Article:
In theaters up and down Britain, from the smallest rural community theater to the London Palladium, December means only one thing: it’s pantomime season.
For the uninitiated, ‘Panto’, as it is commonly known, is really quite a simple concept. A classic fairytale is brought to life by a theater cast, providing jovial entertainment for children and adults alike… Although, the principal boy is likely played by a girl and his mother is played by a man in gregarious costume of questionable fashion. When they’re not bursting into song, the cast crack constant jokes about local current affairs and national politics, – some of which would make your mother blush – while the innuendo flies over the innocent children’s heads. The audience is expected to cheer for the ‘goodies’, boo for the ‘baddies’ and disagree loudly and vehemently with anyone who says, “Oh yes, it is!” (Oh no, it isn’t!).
Pantomime has its roots in Italian Commedia dell’Arte, but only began to resemble the organized slapstick chaos that we know today in the mid-1800s when the British government lifted restrictions on royal patent-less theaters using words in their productions. 19th century pantomime was just as on-the-edge, satirical and risqué as it is today, except in the 1800s it was the sight of women in tights and shorts and jokes about the dangers of the railways that pushed the boundaries of acceptability.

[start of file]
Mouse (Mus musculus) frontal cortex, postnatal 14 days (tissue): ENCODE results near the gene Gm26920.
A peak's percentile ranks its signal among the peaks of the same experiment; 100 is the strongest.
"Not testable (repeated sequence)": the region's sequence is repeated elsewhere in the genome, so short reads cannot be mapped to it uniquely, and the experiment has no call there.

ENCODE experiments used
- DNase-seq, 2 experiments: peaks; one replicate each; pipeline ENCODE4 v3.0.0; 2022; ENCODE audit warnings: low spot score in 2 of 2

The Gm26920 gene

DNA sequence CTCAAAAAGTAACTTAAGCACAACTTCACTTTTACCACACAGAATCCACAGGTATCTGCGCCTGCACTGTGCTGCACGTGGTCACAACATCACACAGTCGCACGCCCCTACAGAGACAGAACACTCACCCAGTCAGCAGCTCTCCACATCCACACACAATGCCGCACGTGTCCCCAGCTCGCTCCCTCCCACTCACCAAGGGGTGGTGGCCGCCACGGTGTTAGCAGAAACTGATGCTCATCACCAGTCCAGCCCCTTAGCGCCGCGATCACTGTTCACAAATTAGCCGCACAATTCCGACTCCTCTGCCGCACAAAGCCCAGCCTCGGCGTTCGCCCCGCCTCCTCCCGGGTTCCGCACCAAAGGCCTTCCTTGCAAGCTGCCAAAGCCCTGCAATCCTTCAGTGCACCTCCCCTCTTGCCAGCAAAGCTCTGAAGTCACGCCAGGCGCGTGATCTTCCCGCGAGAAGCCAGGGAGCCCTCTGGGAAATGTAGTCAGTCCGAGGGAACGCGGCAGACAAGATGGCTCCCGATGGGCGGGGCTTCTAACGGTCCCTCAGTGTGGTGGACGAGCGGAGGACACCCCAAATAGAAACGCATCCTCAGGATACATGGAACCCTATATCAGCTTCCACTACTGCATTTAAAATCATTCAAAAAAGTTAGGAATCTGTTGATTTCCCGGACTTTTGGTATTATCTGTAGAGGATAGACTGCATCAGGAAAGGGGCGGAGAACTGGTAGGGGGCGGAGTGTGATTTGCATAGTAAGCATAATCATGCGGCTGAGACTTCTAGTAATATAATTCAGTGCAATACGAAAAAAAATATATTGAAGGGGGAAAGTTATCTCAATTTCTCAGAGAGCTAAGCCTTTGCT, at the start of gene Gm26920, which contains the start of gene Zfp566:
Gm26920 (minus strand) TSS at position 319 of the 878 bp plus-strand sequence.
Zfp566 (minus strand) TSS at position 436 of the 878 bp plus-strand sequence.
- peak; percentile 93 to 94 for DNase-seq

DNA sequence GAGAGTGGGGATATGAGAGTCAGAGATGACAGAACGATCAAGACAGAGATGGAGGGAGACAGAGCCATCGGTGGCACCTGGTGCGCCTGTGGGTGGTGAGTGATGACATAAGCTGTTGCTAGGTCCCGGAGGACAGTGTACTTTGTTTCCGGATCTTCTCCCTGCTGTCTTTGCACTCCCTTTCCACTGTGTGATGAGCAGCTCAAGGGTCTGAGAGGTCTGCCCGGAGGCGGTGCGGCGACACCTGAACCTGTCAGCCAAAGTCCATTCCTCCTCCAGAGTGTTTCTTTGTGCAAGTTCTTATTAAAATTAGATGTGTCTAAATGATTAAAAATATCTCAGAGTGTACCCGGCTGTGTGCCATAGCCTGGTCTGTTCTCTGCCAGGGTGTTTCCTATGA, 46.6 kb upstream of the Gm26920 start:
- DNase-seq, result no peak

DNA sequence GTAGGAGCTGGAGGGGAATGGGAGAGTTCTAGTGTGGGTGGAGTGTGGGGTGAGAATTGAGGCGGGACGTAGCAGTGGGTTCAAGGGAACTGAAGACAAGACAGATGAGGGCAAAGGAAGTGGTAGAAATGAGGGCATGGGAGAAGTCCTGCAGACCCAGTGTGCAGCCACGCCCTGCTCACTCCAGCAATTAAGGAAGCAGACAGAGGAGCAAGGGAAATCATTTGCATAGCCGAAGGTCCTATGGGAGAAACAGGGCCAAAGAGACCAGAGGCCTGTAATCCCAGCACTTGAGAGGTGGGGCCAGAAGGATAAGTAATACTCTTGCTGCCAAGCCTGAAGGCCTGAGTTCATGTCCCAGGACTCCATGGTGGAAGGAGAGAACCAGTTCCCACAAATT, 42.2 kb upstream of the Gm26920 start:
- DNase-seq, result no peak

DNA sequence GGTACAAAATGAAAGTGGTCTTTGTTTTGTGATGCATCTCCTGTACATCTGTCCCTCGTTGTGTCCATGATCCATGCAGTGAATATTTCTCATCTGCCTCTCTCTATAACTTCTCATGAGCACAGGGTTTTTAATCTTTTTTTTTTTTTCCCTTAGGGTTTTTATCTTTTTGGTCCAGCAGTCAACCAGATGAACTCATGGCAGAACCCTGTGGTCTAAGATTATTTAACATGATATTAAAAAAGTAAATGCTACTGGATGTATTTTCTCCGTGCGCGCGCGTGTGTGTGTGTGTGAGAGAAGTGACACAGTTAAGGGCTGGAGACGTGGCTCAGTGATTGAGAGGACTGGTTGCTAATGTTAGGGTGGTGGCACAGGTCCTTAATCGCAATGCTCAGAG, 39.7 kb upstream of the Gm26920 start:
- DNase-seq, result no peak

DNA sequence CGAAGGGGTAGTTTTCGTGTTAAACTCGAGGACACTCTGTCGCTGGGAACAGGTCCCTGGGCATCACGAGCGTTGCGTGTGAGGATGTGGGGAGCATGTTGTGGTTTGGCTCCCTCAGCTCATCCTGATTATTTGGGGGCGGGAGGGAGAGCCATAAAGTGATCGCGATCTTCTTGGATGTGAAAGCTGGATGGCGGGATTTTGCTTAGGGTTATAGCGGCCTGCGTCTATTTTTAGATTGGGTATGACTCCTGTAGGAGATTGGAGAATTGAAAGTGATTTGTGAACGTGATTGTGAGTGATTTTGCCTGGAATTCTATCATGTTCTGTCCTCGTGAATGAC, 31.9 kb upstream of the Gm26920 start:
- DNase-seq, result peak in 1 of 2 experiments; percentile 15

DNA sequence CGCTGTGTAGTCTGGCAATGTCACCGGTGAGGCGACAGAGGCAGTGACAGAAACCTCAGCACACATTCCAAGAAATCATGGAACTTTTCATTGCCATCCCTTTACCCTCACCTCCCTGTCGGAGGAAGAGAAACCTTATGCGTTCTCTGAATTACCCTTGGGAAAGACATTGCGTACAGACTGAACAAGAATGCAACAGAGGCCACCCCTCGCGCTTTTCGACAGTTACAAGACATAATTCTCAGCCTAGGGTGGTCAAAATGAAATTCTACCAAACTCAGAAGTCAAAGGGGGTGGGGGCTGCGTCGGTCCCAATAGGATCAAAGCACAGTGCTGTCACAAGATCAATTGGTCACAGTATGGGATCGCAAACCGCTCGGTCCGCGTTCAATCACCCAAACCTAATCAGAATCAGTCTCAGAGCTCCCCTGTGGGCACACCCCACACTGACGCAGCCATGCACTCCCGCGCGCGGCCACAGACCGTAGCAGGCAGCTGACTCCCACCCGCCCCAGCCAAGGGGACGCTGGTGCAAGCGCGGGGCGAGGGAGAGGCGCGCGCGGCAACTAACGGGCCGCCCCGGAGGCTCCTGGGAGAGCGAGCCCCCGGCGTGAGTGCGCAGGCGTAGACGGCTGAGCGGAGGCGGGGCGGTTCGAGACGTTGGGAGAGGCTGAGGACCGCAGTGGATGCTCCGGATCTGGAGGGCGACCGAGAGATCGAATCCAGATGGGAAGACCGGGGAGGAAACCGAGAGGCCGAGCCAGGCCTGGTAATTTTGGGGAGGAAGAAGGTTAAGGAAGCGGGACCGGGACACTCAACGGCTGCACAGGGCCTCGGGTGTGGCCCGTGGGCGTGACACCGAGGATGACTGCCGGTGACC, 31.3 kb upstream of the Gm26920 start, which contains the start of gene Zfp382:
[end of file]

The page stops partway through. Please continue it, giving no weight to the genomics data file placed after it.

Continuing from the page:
Now in its seventh year, the BISC-LP annual pantomime is etched into the school’s calendar such that, as the staff celebrate the beginning of summer vacation, the question on many lips is, “Which panto are we doing this year?” Who can forget the time Mr. Collins became Mayor of Chicago in ‘Dick Whittington’ or the time Miss Stone performed “Don’t Stop Believing” with a cow? Maybe you remember Mr. Feeney as the Rat King, or Mr. Hopps losing his gin… ger tea?
For the staff, it’s a snippet of our British winter holiday culture that we can share with the community and import the joy that we felt as children watching pantomime, to our students here in Chicago. It has become a beloved BISC-LP tradition and, while we may no longer be fazed by women in shorts and tights, we still make jokes about trains!